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May Day shows our weakness


ANOTHER MAY DAY, another Workers day has come and gone, as if it were a merge public holiday given for well needed rest and recreation for our workers. The presence and impact of the organized Labour movement on the Day continues to be minimal or at worst non-existent. Gone are the days when May Day/Workers Day would be a significant one in the local calendar with mobilisations. So strong was the influence over 40 years ago that not only did those workers, their unions and political representatives turn out to march but even the non-union, antiunion Labour Party of the time would stage its biggest political manifestations on May Day in an attempts to challenge the monopoly of Joshua, his FIAWU and PPP over the support of the labouring classes.{{more}}

There was a decline in the importance of May Day associated both with advances in labour rights and the weakening of Joshua’s political position in the late sixties and early seventies. But the movement itself continued to grow as workers began more and more to assert their rights. The mid-seventies witnessed a revival in the commemoration of May Day as the various industrial and social disputes coupled with rising consciousness and militancy among younger workers took root. This was the decade of the pre-eminence of the Teachers Union but others the St. Vincent Workers Union, the Commercial Technical and Allied Workers Union (CTAWU) the Civil Service Association/Public Service Union all played their part. Buttressing them was the progressive political movement and its trade union and farmers contingents, the National Progressive Workers Union and National Farmers Union.

It was a decade of the crises in health and education, a contradictory period of progressive social legislation but arrogant and even repressive government actions as the Cato regime began to decay. Some of the finest hours of the modern labour movement were exhibited here in heroic resistance such as the industrial actions of teachers, nurses, workers at St. Vincent Motors and the Water Authority. The crowning point was the successful struggle against the Dread Bills of 1981. What a May Day that one was!

However as the advances were made and victories scored, as the international environment changed rapidly, the local (and regional) labour movement seemed not to be able to keep pace with the social evolution. In addition many trade union leaders, internationally, regionally and locally lacking clear vision and relevant strategies began to rely more and more on collaboration with employers and political tailing in order to keep themselves afloat.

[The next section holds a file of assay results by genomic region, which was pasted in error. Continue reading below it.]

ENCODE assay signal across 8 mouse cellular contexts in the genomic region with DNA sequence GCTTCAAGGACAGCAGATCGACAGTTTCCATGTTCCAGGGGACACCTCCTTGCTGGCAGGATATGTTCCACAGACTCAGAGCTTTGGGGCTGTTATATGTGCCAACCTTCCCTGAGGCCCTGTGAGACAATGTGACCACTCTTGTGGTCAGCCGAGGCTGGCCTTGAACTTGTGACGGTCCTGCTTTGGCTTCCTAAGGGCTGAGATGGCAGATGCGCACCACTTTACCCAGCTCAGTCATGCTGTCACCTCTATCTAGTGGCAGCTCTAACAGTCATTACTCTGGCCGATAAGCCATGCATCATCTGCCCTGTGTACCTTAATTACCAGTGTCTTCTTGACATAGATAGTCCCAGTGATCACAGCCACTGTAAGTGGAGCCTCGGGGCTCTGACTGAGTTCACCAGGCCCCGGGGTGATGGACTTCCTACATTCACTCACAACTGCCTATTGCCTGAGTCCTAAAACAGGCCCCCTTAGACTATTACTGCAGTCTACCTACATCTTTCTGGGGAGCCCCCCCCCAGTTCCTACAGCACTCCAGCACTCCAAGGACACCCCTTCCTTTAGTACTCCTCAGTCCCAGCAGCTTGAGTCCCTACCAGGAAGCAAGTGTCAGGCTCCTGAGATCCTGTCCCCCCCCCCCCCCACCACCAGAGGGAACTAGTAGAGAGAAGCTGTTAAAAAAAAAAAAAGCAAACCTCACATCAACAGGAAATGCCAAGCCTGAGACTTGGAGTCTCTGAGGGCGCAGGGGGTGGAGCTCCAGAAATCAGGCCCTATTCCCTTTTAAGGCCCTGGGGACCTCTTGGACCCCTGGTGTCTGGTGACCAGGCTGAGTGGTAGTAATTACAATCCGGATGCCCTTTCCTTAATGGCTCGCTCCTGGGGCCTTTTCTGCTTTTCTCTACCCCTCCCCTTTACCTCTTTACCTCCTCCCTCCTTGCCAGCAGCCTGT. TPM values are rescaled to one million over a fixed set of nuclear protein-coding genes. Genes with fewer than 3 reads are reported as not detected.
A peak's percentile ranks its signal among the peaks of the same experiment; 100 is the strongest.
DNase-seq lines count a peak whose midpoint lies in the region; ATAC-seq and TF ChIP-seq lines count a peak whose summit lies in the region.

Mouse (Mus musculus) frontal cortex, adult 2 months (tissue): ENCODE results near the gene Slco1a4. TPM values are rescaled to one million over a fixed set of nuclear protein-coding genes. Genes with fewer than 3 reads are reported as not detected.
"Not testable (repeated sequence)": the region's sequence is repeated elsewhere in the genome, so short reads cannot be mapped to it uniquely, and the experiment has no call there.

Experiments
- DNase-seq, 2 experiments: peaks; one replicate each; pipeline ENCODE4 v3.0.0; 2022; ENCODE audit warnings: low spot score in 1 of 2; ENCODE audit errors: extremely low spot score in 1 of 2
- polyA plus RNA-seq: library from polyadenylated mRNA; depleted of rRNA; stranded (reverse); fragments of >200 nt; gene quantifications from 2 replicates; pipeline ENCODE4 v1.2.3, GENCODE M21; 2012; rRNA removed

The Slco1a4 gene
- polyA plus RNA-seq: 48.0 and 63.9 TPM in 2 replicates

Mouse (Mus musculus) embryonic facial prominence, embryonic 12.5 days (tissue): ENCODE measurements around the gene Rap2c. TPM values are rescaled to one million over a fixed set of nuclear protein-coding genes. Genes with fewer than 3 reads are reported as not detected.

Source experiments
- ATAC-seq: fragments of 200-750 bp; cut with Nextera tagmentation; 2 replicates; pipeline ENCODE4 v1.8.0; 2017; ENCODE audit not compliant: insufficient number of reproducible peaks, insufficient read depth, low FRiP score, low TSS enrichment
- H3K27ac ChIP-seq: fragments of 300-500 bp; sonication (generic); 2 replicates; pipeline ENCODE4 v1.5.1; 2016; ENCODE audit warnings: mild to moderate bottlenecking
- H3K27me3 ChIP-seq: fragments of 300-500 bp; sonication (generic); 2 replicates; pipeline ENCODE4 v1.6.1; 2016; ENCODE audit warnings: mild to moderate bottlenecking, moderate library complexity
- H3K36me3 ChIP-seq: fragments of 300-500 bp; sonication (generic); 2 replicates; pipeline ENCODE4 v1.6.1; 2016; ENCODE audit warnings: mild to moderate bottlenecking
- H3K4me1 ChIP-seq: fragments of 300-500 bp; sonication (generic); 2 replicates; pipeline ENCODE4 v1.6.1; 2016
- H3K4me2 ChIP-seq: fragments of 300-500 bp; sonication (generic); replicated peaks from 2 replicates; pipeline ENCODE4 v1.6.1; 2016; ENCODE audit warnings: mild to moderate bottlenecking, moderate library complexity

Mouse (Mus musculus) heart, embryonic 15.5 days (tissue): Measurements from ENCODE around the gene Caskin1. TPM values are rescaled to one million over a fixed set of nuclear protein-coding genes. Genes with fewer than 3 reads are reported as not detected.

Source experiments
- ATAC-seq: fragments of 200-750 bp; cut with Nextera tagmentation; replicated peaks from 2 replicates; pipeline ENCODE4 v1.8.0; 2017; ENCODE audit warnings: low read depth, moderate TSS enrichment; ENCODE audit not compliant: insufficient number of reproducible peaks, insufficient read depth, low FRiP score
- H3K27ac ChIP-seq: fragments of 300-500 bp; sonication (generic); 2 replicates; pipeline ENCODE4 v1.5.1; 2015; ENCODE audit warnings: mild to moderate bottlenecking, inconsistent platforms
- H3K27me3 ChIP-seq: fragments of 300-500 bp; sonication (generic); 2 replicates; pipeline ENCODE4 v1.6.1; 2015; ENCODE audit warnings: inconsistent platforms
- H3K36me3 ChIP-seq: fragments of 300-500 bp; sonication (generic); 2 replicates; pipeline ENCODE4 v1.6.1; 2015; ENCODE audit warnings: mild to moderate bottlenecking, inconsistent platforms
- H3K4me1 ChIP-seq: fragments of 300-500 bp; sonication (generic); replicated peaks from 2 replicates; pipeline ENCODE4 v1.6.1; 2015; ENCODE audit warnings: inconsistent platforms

Workers and trade union consciousness, class solidarity, gave way to individualism and even petty union rivalry. Naturally, in such a situation, May Day, the sacred day of the Workers became a casualty. By the time former Prime Minister Sir James Mitchell, officially downgraded the occasion and further diluted it by adding Fisherman’s Day to the mix, the labour movement had no answer. We even spent our time on non-effective attacks on Mitchell, some of us seeking to even turn the setback into an advance by mobilising the fisherfolk to the cause and linking the fortunes of the toil on land and sea as a common one. Hindsight eh?

In spite of all this, the influence of the labour movement has brought about significant legislative and social achievements – NIS, protection of Employment, Health and Safety etc. That is not to say that there are not many loopholes in those advances or much more ground to be covered. But economically, socially and legislatively there have been victories. Unfortunately the movement as a whole has not been able to take advantage of these and advance the cause of the class as a whole where power relations in the society are concerned. We are still at the stage of piece-meal victories in minor skirmishes. The power and influence of the movement as an organized entity vis a vis either the government as the largest employer or the employer class as a whole is still very limited. Indeed the term “working class” is today largely taboo.

So May Day, officially reclaimed as May 1 by the Unity Labour Party government remains mainly a feather in the cap of that political force, rather than occurring to the benefit of the organized labour movement which had pleaded for its restitution. Outside the ruling party, the labour movement has been unable to assert its claim to Workers Day, incapable (or unwilling) to mobilize the workers around the occasion. It needs some introspection and reflection on the issue.

In today’s world of unbridled capitalism, trade agreements which sacrifice workers rights on the altar of international capital, the trade union movement is more needed, more relevant than ever. As governments become more captive to international financial institutions and today’s money barons, workers need a higher level of organization, a greater show of solidarity, a deeper sense of common purpose, a more concrete manifestation of unity.

Yes, conditions have changed but the fundamental, contradictions remain. For our workers, that fundamental contradiction is not between ULP and NDP but between the common interests of workers and their organizations and those who benefit most from their labour. The failure to be able to assert itself on May Day is a clear reflection of the weaknesses of the movement and its inability to grasp with the realities of the situation. Is it not time for us to re-assess and re-strategize?